---Sri Aurobindo, The Life Divine

In this state the current vital and mental constructions of life would be replaced by gnostic individuals who live beyond the vicissitudes of human thought and the push and pull of the forces of Nature. Humanity in the current age does not have the depth of inner knowledge to understand the infinite forces that are involved in the emerging world. His limiting mind-sense and the limiting mind-sense of the collective hasn't the integral vision and knowledge and force of action to deal with the evolving society. We have created a civilization which has become too big for our limited mental capacities and understanding and our limiting ego, which narrows the truth to our own needs and desires. The current unfolding and limited blossoming of life on earth is bound by the limiting vital animal and passion nature, and the narrow opening to the full truth which is the human mind.

A life of unity, mutuality, and harmony alone, emerging from individuals who are in integral relationship with themselves, others, and the transcendent spirit, can deal with the overwhelming needs of the collective life. The gnostic beings would help establish this integral, unifying gnostic consciousness on earth, which would provide a far greater power and knowledge than man now has for understanding and acting on the needs of the emerging collective. The one rule of this divine life would be the self-expression of the spirit, of the divine, in all aspects of life.

"..an existence without the reactions of success and frustration, vital joy and grief, peril and passion, pleasure and pain, the vicissitudes and uncertainties of fate and struggle and battle and endeavor, a joy of novelty and surprise and creation projecting itself into the unknown... The gnostic manifestation of life would be more full and fruitful and its interest more vivid than the creative interest of the Ignorance; it would be a greater and happier constant miracle."
— Sri Aurobindo, The Life Divine

Supermind and Omega Point[edit]

Beginning with the Catholic theologian R.C. Zaehner, a number of scholars have pointed out parallels between the respective spiritual evolutionary philosophies of Sri Aurobindo and Pierre Teilhard de Chardin (see e.g. Zaehner 1971, Feys 1973, Sethna 1973, 1981, Bruteau 1974, Chetany 1978, Brookman 1988). Both describe a progression from inanimate matter through life and mind to a future consummation and Divinisation of humanity and the Earth as Supermind at Omega Point/God-Omega. Neither seems to have been aware of the other's work. A scientific basis for Pierre Teilhard de Chardin's and Sri Aurobindo's panentheistic Omega point philosophies was provided in 1994 by the physicist Frank J. Tipler's promulgation of his Omega Point Theory.

Quotation[edit]

'The aim of supramental Yoga is to change into this supreme Truth-consciousness, but this truth is something beyond mind and this consciousness is far above the highest mind-consciousness. For truth of mind is always relative, uncertain and partial, but this greater Truth is preemptory and whole. Truth of mind is a representation, always an inadequate, most often a misleading representation, and even when most accurate, only a reflection, Truth's shadow and not its body. Mind does not live in the Truth or possess but only seeks after it and grasps at best some threads from its robe; the supermind lives in Truth and [is] its native substance, form and expression; it has not to seek after it, but possesses it always automatically and is what it possesses. This is the very heart of the difference.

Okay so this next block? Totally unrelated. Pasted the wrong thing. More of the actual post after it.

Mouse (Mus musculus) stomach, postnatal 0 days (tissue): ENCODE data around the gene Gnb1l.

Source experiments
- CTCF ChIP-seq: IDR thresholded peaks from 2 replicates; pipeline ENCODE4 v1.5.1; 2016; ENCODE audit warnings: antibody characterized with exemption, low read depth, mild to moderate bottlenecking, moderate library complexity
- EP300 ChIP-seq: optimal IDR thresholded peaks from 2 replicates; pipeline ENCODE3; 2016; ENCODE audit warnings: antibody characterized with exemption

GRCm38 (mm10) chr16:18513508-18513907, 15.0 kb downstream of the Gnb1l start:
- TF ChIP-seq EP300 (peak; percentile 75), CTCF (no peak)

'The change that is effected by the transition from mind to supermind is not only a revolution in knowledge or in our power for knowledge. If it is [to] be complete and stable, it must be a divine transmutation of our will too, our emotions, our sensations, all our power of life and its forces, in the end even of the very substance and functioning of our body. Then only can it be said that the supermind is there upon earth, rooted in its very earth-substance and embodied in a new race of divinised creatures.
'Supermind at its highest reach is the divine Gnosis, the Wisdom-Power-Light-Bliss of God by which the Divine knows and upholds and governs and enjoys the universe.'
-– Sri Aurobindo [4]

See also[edit]

Notes[edit]

  1. ^ a b Sri Aurobindo, Synthesis of Yoga, Sri Aurobindo Ashram, Pondicherry, 1948.
  2. ^ The Mother's Agenda, 1956, Volume 1. see link
  3. ^ The Mother's Agenda, 1969, Volume 10: from January 1, 1969.
  4. ^ 'Seven drafts on Supramental Yoga [for "The Path"] from 1928-1929 to late 1930s as found on ‘Bernard's Site for Sri Aurobindo and the Mother'

References[edit]

  • Sri Aurobindo (1977) The Life Divine, (Sri Aurobindo Ashram Trust), ISBN 0-941524-62-0 (hardcover), ISBN 0-941524-61-2 (paperback)
  • Beatrice Bruteau (1974), Evolution towards Divinity (Theosophical Publishing House, Wheaton, Ill)
  • David M. Brookman, Teilhard and Aurobindo: A Study in Religious Complementarity, Mayur Publications, 1988
  • J. Chetany (1978), The Future of Man According to Teilhard de Chardin and Aurobindo Ghose, New Delhi, Oriental Publishers & Distributors
  • Jan Feys, (1973) The Philosophy of Evolution in Sri Aurobindo and Teilhard de Chardin, Calcutta: Firma K. L. Mukhopadhyay
  • Basant Kumar Lal, Contemporary Indian Philosophy Motilal Banarsidass, 1978 ISBN 81-208-0261-6 ; pp. 195 ff.
  • George Nedumpalakunnel, Realization of God According to Sri Aurobindo: A Study of a Neo-Hindu Vision on the Divinization of Man Claretian Publications, 1979
  • K. D. Sethna (1973), Teilhard de Chardin and Sri Aurobindo - a Focus of Fundamentals, pp. 34–5, (Bharatiya Vidya Prakasan, Varanasi)
  • ----- (1981). The spirituality of the future : a search apropos of R. C. Zaehner's study in Sri Aurobindo and Teilhard de Chardin. Rutherford, [N.J.] London,
  • Ramakant A. Sinari, The Structure of Indian Thought C. C. Thomas 1970 p. 244
  • Zaehner, R.C. (1971) Evolution in religion: a study in Sri Aurobindo and Pierre Teilhard de Chardin, Clarendon Press, Oxford.

External links[edit]